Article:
Again: If you want to get additional details on this, look them up for yourself; to understand how webhooks are working, what I explained so far is already sufficient to follow this article.

Webhook (push) ⚓

Now that we know what POST is and how it is working, let’s talk about how webhooks work.
There is a section in the official bot guide of Telegram, which explains how Webhooks work in three different levels of details; if you want to understand more details about Webhooks, I recommend reading at least the shortest version of it; I think it really is a great start for anybody not familiar with the concept of a webhook.

In my own words: A webhook is primarily a normal HTTP(S) socket, provided by a web server – like software listening to it for HTTP requests. Some piece of software is picking up everything which is sent towards this interface and applies some pre-defined logic on the data received. What logic applies is defined by your code, picking up that data.
This happens in real-time and is aware of the delivery result: If the message could not be forwarded to the defined interface, maybe because the server is down or there are temporary connection issues, Telegram caches the messages just like it does with the getUpdate pull method and retries to deliver it again after some time. As soon as the message was handed over to your interface successfully, Telegram forgets about the message and will never re-transmit it to your bot again.

Giving webhooks a try

Enough of the boring theory: I bet you are desperate to see this whole stuff in action, don’t you? Let’s change your bot to webhook-mode and have everything sent to it forwarded to examine what we need to prepare our bot application for. After that, we will switch back to the getUpdates pull method again.

Attention: Please be aware that everything that will be sent to the bot will be forwarded to a 3rd party’s web service, I do have no control of. Please make sure you are OK with any data privacy policy of your country and that service before following the next lines, since I do not take responsibility about these things (if you revealed your online banking TAN lists because you felt like your bot could be interested in them or your partner is sending nudes unaware of this change, for example 😉).

First, you need to visit https://webhook.site in your favorite browser. You will be presented a page telling you all the details to utilize a unique webhook which just got created for you automatically without any registration – pretty awesome, isn’t it?

Copy that link and click the “Open in a new tab“-link once. That will open a new tab, showing an empty page; but – wait! The welcome page of your webhook will have changed immediately, listing a new GET request to have just arrived. That was your browser opening that empty page.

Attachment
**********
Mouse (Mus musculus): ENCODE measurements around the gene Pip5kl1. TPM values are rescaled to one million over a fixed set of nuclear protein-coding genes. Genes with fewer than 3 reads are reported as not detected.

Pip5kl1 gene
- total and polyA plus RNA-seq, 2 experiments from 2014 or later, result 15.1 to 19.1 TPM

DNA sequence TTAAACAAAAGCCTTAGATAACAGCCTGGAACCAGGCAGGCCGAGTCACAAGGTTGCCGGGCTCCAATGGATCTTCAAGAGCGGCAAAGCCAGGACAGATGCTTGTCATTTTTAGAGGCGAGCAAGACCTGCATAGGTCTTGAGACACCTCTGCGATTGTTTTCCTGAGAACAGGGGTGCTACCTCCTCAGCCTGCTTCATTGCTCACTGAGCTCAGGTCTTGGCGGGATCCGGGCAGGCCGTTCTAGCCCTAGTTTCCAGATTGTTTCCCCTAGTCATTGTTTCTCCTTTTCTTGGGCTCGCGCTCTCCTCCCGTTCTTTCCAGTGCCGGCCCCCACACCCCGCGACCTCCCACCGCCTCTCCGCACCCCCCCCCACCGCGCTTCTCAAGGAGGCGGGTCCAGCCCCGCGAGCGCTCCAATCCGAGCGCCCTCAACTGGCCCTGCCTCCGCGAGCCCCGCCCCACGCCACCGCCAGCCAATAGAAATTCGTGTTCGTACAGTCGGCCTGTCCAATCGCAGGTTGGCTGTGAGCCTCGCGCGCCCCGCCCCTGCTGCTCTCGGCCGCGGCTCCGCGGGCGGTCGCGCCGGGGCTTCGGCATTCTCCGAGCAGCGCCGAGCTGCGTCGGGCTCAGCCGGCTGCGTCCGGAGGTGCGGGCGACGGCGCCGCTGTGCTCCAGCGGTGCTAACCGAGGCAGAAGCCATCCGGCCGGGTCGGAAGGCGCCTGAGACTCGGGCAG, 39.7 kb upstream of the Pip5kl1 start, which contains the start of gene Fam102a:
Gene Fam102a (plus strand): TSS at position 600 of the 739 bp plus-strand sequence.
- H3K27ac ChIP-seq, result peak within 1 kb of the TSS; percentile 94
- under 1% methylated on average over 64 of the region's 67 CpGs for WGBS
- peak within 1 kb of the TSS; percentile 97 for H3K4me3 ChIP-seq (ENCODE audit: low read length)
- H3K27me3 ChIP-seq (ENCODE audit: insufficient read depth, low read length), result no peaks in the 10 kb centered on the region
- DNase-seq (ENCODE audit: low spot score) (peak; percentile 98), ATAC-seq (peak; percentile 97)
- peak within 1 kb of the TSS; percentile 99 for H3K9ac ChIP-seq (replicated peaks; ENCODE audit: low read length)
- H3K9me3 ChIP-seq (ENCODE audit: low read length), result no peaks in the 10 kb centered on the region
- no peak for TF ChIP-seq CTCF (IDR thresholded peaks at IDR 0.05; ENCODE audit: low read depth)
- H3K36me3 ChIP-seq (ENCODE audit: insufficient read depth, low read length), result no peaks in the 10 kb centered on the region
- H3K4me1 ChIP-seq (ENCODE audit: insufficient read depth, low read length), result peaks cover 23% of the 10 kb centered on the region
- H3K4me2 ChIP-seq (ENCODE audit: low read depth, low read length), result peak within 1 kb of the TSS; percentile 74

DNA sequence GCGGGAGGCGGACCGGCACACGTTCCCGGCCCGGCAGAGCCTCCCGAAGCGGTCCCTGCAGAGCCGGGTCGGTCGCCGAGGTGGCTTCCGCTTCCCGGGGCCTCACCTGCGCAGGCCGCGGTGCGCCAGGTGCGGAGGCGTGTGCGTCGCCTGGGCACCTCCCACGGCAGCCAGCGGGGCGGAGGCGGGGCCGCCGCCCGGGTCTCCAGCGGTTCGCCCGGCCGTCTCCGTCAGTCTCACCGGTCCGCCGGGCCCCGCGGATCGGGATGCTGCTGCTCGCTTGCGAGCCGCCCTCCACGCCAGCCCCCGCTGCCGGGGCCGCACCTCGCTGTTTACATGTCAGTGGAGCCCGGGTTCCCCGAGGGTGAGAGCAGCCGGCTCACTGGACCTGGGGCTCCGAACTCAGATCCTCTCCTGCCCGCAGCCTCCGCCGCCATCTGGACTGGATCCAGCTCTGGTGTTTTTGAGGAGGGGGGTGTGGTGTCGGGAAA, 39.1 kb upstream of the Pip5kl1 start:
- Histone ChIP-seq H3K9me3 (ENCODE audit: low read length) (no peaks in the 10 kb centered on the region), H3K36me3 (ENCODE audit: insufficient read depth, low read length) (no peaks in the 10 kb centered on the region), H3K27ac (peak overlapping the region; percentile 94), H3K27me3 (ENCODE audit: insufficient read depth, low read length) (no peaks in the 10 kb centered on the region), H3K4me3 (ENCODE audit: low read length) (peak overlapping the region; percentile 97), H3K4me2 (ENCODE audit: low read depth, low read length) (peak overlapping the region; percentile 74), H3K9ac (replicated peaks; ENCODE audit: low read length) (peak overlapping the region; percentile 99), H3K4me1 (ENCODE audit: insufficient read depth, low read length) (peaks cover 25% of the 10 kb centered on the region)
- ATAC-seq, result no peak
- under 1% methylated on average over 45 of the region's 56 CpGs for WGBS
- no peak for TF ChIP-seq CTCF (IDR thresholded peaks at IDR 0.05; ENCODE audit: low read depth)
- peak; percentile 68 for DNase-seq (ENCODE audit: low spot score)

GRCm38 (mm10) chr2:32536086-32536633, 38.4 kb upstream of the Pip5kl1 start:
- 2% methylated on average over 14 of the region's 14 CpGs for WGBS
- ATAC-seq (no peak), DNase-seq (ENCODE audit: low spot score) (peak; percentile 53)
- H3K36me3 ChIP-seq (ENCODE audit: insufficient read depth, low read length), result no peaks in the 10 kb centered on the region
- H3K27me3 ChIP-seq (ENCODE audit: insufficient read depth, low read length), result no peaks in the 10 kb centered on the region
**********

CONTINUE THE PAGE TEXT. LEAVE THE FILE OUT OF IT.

It works the same with POST or any other HTTP method anybody makes towards that interface.

Let’s now configure our bot’s webhook to use that URL you just copied as a destination interface for it’s webhook. You will need two things:

  1. WEBHOOK_URL: The URL of the webhook you just created
  2. BOT_TOKEN: The Token of your bot, we created in the previous sections of this series and I advised you to take a note on it because we will need that later; now is “later” 😉

In your browser, you now navigate to the following URL after you have crafted the full URL:

https://api.telegram.org/bot{BOT_TOKEN}/setWebhook?url={WEBHOOK_URL}

Alternatively, you can use something like curl or similar to do this. You need to replace the two “ {}”-markers with your own data. You should be presented something like this:

{"ok":true,"result":true,"description":"Webhook was set"}

And: You are good to go!
Make sure the page of your webhook is opened in your browser and then, send something to your bot in Telegram. Immediately (!) you should see that new message as a POST request in the “requests” bar on the left of your webhook page. You can tick the “Format JSON” checkbox at the upper right corner of that page to make the JSON data a bit easier to read.
And that’s it! This is a preview of how the messages which are sent to your bot will be forwarded to your webhook.

Telegram Webhook
Telegram Webhook representation

Go on, play around with that. Have different datatypes (like images, text, vcards) sent to your bot and check out how it will arrive at the webhook.

You can rely on this format will be the same which are about to hit your Python code, soon. Better be prepared for everything ✌

Switching back to getUpdate pull method

When you are done, better switch back to the getUpdate pull method, to not accidentally expose sensitive data to this publically available service.

This can be done, sending another GET request to the bot’s API like we used to enable the hook. The only difference is that we won’t provide a webhook URL this time:

https://api.telegram.org/bot{BOT_TOKEN}/setWebhook?url=

Success should be indicated by the following message:

{"ok":true,"result":true,"description":"Webhook was deleted"}

Outlook for the next part of the series

So far so good! For this part of the series, that’s it again!
We just learned how webhooks are working and how to enable your bot to make use of that method, how to analyze the data received by it on any webhook and how to disable it again, re-enabling getUpdate pull method.

Next time, I will show you how to prepare Heroku to host the Django app we will create in later chapters and already upload a first demo site to it.

I hope you enjoyed this part! Please let me know of all the things you either enjoyed or did not like that much and how I can do it better in the comments.

Series Navigation << Go back to previous part of this series (Part 3)Jump to next part of this series (Part 5) >>

Born in 1982, Marc Richter is an IT enthusiastic since 1994. He became addicted when he first put hands on their family’s pc and never stopped investigating and exploring new things since then.
He is married to Jennifer Richter and proud father of two wonderful children, Lotta and Linus.
His current professional focus is DevOps and Python development.

An exhaustive bio can be found at this blog post.